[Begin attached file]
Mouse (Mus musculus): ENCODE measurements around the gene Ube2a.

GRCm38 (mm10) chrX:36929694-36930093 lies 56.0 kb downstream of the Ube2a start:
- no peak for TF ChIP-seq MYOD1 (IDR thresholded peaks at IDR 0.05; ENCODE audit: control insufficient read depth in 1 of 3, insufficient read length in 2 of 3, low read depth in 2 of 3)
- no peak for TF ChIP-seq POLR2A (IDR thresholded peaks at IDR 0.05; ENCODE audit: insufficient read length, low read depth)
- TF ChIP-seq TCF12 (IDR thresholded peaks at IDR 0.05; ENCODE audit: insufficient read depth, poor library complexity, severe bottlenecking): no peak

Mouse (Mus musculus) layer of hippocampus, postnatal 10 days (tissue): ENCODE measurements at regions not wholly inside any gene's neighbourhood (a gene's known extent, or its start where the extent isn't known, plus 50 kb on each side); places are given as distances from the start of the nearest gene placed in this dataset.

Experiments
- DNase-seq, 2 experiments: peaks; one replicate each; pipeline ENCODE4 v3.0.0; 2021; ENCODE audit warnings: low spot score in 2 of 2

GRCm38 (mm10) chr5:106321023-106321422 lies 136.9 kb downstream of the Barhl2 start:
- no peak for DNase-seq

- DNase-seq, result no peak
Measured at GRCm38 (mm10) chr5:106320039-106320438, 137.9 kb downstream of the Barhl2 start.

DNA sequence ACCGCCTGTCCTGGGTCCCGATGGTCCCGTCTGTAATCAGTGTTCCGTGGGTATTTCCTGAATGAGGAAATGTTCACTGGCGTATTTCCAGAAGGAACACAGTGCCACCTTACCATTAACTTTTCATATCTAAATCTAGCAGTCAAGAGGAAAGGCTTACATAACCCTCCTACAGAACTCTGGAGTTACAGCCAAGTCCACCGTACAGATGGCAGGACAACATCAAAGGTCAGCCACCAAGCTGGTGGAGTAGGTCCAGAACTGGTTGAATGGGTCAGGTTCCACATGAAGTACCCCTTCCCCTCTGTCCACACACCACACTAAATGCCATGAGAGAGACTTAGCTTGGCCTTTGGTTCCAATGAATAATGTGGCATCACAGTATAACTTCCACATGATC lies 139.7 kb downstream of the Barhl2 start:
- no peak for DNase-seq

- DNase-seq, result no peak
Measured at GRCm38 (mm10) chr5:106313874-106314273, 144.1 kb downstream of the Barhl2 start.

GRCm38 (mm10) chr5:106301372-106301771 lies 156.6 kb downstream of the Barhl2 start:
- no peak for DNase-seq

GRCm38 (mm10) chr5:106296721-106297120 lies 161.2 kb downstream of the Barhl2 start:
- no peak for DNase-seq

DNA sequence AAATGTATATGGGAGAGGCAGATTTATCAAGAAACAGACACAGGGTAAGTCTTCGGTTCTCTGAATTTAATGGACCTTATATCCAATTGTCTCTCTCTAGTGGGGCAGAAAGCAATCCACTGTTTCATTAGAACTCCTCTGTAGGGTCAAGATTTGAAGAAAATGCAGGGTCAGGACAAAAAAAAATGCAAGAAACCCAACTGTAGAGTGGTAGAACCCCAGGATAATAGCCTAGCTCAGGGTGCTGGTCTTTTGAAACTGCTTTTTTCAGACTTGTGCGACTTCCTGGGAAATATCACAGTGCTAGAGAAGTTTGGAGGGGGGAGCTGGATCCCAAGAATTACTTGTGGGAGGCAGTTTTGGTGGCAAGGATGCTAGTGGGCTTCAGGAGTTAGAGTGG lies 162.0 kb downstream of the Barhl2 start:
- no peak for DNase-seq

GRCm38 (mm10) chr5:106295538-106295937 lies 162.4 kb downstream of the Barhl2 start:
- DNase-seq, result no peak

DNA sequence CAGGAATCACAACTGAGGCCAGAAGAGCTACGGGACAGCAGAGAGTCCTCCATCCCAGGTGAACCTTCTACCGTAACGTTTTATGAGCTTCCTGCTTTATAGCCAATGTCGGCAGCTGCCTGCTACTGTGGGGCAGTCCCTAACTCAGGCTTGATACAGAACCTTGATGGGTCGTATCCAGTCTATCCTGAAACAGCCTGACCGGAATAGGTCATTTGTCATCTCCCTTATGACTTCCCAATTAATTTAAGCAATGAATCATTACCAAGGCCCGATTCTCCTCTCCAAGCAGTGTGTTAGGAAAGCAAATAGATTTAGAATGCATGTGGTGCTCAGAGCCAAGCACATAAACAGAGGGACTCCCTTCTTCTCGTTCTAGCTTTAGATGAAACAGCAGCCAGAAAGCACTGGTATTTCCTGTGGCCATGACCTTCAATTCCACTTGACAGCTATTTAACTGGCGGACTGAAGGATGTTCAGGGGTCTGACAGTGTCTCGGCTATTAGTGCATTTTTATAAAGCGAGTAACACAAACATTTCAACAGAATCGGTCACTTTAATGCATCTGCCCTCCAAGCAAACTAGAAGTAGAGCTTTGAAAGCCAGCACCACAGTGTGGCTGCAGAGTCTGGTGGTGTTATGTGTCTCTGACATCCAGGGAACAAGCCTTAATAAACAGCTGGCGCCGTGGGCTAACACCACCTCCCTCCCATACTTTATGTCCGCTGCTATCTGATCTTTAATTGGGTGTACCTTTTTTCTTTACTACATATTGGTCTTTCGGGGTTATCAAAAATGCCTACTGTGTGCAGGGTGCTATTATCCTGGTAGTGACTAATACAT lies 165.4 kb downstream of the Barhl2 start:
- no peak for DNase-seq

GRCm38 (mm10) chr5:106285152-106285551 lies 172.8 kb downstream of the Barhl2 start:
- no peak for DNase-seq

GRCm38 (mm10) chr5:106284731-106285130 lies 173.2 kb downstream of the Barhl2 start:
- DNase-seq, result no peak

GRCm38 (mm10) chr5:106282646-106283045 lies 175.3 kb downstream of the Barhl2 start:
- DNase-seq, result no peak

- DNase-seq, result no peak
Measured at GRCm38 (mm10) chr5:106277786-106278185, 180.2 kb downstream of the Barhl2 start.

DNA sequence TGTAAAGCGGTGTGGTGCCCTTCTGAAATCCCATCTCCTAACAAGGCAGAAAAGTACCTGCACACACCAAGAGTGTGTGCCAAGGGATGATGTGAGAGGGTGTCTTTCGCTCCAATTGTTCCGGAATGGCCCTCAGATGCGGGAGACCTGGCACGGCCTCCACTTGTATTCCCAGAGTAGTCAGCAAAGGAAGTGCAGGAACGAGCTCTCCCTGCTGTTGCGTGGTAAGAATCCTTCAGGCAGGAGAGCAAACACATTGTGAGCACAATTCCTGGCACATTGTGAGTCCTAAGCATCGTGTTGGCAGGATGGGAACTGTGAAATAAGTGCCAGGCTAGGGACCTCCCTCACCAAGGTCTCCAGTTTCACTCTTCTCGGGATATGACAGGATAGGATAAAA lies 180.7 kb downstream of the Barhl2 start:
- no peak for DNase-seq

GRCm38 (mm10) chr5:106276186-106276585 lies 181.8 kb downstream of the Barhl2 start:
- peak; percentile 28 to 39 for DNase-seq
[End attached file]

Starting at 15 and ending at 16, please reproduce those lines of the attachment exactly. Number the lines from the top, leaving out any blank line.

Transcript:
- DNase-seq, result no peak
Measured at GRCm38 (mm10) chr5:106313874-106314273, 144.1 kb downstream of the Barhl2 start.